ones used in other parts of Auckland)<br />

heading our way later this year.<br />

For some of us, fitting our weekly<br />

household waste into one of these bins<br />

it’s going to be a bit of a challenge. If your<br />

household puts out more than 2½ bags<br />

of rubbish a week, this could mean you.<br />

Reducing your rubbish<br />

There are ways of cutting down how<br />

much rubbish your household creates<br />

though. Using your recycle bin for paper,<br />

cardboard, glass, metal and plastic<br />

containers will save a lot of space in<br />

the new bin. These materials are taken<br />

to recycling facilities and turned into<br />

new products – a much better end<br />

then sitting in a landfill for hundreds<br />

of years, or sometimes forever!<br />

If you’re not sure what you can<br />

recycle, have a look at www.<br />

makethemostofwaste.co.nz<br />

You can also keep all your soft plastics<br />

out of the rubbish by collecting them<br />

up and taking them to one of the soft<br />

plastics collection bins at Pak ‘n Save, The<br />

Warehouse, Countdown or New World.<br />

Soft plastic includes anything that can be<br />

scrunched into a ball, such as supermarket<br />

bags, bread bags, bubble wrap, food<br />

packaging and cling film. These are turned<br />

into hard plastic used in playgrounds and<br />

parks. (See recycling.kiwi.nz/soft-plastics)<br />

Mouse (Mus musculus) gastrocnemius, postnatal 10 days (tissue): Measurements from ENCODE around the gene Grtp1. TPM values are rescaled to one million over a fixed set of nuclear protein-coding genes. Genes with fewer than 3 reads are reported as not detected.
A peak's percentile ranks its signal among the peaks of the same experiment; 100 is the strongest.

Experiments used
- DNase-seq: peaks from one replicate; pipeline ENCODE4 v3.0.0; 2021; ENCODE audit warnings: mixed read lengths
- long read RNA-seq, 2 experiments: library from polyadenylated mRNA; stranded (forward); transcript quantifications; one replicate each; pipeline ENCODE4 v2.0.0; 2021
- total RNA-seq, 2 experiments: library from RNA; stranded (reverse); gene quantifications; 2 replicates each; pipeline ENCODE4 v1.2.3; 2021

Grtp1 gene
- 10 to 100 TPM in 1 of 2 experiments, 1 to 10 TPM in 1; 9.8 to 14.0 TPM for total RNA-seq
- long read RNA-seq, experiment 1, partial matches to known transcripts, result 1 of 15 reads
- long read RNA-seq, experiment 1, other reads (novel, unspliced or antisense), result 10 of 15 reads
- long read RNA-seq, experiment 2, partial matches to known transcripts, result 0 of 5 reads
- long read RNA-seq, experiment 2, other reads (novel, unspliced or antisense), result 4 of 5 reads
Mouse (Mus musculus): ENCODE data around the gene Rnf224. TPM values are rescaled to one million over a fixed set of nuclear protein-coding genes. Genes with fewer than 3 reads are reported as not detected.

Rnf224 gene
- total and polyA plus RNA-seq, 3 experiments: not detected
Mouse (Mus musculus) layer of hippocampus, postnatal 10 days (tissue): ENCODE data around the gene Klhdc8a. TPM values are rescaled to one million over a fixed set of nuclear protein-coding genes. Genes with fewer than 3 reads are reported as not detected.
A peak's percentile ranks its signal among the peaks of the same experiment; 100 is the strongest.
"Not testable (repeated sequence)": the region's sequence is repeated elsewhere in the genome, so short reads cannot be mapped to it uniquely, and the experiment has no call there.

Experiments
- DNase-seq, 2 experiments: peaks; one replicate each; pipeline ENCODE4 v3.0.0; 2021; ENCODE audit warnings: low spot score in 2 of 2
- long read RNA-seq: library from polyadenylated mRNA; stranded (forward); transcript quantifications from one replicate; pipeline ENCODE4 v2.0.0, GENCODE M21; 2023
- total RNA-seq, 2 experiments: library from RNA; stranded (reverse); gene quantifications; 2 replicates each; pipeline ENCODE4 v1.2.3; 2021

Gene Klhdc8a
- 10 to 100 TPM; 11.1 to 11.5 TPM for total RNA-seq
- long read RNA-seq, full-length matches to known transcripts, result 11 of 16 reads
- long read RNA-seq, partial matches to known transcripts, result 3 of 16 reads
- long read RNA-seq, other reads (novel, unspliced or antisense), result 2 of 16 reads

If you’re a gardener, or have some outdoor<br />

space at your place, food waste can also<br />

come out of your bin and be returned<br />

to the Earth. There are lots of different<br />

ways of doing this. If you’re not sure<br />

where to start, The Compost Collective<br />

runs workshops around our community<br />

where you can learn how to start a<br />

compost bin, worm farm or Bokashi bin.<br />

(See compostcollective.org.nz) You can<br />

also ask for advice on this at one of our<br />

fabulous local community gardens.<br />

Talking Rubbish is here to help, so please<br />

get in touch with us if you’d like some<br />

support with making less rubbish at your<br />

place. Waste Minimisation Facilitator<br />

Koia Teinakore has first-hand experience<br />

of reducing rubbish. His family of nine<br />

has gone from putting out five bags<br />

to just one bag each week! We have<br />

lots of ideas and resources that could<br />

help your family achieve this too, and<br />

we’re happy to come out and run<br />

workshops for groups or organisations<br />

in the Māngere/Ōtāhuhu area.<br />

Let’s all work together and support each<br />

other to be good kaitiaki of Māngere!<br />

Contact Talking Rubbish for<br />

more info: ph. 022 102 8195 or<br />

email justine@mefsc.org.nz<br />

Māngere’s inorganic<br />

rubbish collections are<br />

scheduled for March<br />

and April this year.<br />

Remember, Auckland<br />

Council no longer<br />

collects inorganic<br />

rubbish left on the<br />

roadside or footpath.<br />

If you want your<br />

inorganics collected, you<br />

must contact Council<br />

to book a pick-up.<br />

Book a FREE pick-up<br />

• yCall Auckland Council<br />

on 09 301 0101,<br />

• yvisit a council<br />

service centre, or<br />

• yuse the online<br />

booking tool:<br />

inorganiccollections.<br />

aucklandcouncil.<br />

govt.nz/Inorganic/<br />

InorganicWaste<br />

Don’t miss out!<br />

Rubbish from different<br />

parts of Māngere<br />

will be collected at<br />

different times during<br />

March and April.<br />

Bookings for your street<br />

will close 12 days before<br />

the first pick up date.<br />

You should get a flyer in<br />

your letterbox to remind<br />

you to book about three<br />

weeks prior to collection,<br />

but early bookings<br />

are recommended.<br />

Don’t miss out. Contact<br />

Council and book your<br />

free pick-up today.<br />

Need more info?<br />

To find out more about<br />

what kinds of rubbish<br />

Council will collect,<br />